Today, exports remain tied to primary products (approximately 75% of total Latin American exports are natural resources), contain very little value-added, generate few jobs, and often entail severe environmental impacts. The value of all these products have been falling, so to maintain income, producers have to resort to constantly increasing the volumes they export. This trade has not lead to economic or social improvements. Approximately a third of last year's foreign investment went to extractive sectors, particularly oil and minerals. At the same time, imported products have invaded domestic markets, displacing small and medium-sized agricultural producers with a handful of large agro-industries. Current capital flows for Latin America, showed a net outflow of $39 billion for last year (Gangs of New Trade, Eduardo Gudynas - www.americaspolicy.org ]. Academic defenders of these policies tend to rotate back and forth between government posts and positions in universities, international institutions, or corporations!
There has been a change of thinking over recent years, with the biggest challenge made by Brazil who lead the group of twenty-two developing nations (G22) at the recent WTO (World Trade Organisation) negotiations in Cancun, Mexico.
Andreas Hernandez from the Department of Development Sociology Cornell University observed: "This tremendous organizing on a global scale, directly challenges a neoliberal world and the power, and might be the first visible signs of a social democratic turn in the global system".." Are these major structural signs of a challenge to world domination by the US, Europe and Japan and the legacy of 500 years of exploitation of the Global South - first through colonization and then developmentalism and neoliberalism?"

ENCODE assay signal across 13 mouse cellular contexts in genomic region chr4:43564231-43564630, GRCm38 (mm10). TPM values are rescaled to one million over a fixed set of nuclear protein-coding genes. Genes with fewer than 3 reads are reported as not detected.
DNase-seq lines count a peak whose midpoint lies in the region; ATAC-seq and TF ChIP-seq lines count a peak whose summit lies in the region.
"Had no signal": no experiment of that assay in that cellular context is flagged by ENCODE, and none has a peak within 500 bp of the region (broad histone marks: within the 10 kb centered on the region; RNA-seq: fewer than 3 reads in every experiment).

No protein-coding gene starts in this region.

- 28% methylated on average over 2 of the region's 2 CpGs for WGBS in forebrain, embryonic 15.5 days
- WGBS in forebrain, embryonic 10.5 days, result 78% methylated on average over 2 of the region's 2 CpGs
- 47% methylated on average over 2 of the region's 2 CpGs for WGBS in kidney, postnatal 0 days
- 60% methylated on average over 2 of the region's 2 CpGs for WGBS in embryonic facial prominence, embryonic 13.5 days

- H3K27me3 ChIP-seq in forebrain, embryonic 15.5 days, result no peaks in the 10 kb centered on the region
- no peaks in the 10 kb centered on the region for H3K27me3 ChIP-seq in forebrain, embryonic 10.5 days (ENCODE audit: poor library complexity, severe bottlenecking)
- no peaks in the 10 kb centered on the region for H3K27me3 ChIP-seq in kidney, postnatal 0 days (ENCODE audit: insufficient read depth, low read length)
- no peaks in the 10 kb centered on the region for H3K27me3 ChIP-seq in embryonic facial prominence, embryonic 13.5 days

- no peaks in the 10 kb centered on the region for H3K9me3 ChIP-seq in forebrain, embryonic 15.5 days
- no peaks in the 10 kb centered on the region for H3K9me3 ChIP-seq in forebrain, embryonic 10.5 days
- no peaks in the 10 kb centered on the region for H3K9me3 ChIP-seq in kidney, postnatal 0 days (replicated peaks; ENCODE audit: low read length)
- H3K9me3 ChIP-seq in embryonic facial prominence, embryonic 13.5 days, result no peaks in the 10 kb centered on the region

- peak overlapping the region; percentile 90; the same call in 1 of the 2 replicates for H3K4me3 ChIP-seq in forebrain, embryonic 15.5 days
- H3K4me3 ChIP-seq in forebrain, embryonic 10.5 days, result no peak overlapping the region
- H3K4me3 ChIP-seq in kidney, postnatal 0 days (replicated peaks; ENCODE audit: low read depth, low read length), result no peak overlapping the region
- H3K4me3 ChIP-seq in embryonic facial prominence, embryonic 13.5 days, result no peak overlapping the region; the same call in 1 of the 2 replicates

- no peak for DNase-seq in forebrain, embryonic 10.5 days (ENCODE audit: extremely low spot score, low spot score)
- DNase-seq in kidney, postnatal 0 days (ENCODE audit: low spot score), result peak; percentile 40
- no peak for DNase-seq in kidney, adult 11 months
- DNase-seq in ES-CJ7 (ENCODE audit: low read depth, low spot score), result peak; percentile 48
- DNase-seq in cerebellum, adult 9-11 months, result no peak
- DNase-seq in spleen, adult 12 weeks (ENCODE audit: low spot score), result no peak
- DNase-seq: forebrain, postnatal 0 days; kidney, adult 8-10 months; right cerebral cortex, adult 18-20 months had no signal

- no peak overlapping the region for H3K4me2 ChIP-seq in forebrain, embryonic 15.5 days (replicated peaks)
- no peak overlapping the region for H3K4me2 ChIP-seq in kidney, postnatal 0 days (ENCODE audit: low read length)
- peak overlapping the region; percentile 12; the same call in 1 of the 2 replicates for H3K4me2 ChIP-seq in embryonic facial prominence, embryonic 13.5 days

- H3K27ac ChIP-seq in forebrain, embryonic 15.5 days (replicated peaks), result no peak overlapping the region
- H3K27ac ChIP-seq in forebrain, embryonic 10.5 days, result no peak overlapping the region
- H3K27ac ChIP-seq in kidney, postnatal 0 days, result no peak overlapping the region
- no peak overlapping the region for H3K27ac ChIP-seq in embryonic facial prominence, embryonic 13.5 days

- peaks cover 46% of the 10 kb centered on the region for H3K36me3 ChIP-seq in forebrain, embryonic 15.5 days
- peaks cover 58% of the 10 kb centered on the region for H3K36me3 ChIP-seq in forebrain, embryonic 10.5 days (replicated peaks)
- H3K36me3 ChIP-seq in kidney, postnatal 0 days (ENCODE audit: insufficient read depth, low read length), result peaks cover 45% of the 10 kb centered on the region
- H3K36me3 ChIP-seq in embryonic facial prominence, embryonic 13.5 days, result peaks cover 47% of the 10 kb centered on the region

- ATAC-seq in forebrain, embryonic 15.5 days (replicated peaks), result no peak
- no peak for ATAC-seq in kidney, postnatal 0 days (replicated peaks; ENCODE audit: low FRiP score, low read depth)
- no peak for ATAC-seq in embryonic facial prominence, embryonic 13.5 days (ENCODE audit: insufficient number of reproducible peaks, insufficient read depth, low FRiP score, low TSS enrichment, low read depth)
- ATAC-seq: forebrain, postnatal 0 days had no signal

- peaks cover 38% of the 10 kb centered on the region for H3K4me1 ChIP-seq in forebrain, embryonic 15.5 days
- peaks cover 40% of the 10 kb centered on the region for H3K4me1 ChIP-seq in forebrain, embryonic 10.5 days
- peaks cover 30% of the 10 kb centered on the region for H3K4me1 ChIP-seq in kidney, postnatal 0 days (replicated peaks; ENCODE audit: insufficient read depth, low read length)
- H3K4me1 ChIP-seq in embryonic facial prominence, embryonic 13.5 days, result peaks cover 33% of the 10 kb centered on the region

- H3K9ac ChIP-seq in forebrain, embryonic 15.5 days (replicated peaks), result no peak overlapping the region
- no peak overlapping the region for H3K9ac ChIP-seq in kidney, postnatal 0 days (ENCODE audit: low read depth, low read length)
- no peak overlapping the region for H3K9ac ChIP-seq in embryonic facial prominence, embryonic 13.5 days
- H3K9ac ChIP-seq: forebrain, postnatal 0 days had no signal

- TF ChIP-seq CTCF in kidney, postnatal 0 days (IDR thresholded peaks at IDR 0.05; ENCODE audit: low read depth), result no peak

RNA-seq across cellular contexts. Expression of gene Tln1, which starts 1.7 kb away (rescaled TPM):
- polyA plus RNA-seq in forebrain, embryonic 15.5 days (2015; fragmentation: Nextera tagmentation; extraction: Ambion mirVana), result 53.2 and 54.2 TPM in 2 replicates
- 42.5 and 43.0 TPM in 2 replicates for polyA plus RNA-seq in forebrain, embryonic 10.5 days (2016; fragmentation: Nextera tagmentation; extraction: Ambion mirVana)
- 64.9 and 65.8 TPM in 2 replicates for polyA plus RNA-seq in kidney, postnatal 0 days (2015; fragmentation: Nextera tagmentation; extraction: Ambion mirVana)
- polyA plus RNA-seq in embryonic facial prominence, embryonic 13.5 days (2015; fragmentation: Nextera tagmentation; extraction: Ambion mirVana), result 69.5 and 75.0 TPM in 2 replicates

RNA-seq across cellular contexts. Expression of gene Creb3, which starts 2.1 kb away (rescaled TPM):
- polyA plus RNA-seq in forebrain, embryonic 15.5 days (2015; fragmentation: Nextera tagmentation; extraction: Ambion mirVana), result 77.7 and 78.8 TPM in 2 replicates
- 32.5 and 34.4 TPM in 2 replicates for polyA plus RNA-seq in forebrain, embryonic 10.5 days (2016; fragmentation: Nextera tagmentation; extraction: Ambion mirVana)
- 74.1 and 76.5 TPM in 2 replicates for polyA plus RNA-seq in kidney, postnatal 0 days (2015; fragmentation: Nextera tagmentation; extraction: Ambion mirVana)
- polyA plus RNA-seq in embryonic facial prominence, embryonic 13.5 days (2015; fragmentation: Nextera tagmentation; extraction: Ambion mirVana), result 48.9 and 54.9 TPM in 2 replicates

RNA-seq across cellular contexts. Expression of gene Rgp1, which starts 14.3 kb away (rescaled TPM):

And "It is note that Brazil's new government came to be through intense struggle, especially by those who have been the most exploited. The possibility of an emerging global architecture with more social solidarity may only be sustainable to the extent that mobilization continues on all levels, democratizing and transforming the institutions which structure people's lives" (see Participatory Water Management).
Porto Alegre: Participatory Water Management
The most well-known example of participatory water management is probably the Departamento Municipal do Agua e Esgoto (DMAE), the water company of Porto Alegre which is the capital of the Rio Grande do Sul province in Southern Brazil. Water has been under public control in Porto Alegre since the Workers Party gained power in the city 15 years ago (Partido dos Trabalhadores, PT). DMAE is publicly owned, but financially independent from the state and fully self-financed through the water bills paid by the 1.4 million inhabitants.
It is a not-for-profit company that re-invests profits into improving the water supply. DMAE allows a far-reaching level of public participation and democratic control over its operations and investments. Not only does a council of local civil society representatives control the daily work of the company, DMAE's operations and investment decisions are subject to a participatory budget process. Like many other areas of public life in Porto Alegre and other parts of the Rio Grande do Sul, community members directly decide the budget priorities of their water company.
Through a process of public meetings, every citizen can have a say in which new investments should be made first. This participatory model is one of the reasons that poor communities in Porto Alegre have gained access to clean water: their needs are prioritised because they participate directly in deciding about new projects. Some 99.5% of the residents of Porto Alegre have access to clean water, far more than anywhere else in Brazil.
There are many other advantages to this system, such as awareness-raising from being involved in decision-making, and a collective sense of ownership which allows the possibility for occasional price increases structural changes which may be necessary for new projects. DMAE's water price is one of the lowest in Brazil, but at the same time environmental information campaigns and the progressive price structure has made overall consumption go down. Water use above a basic level - such as for swimming pools - is relatively expensive.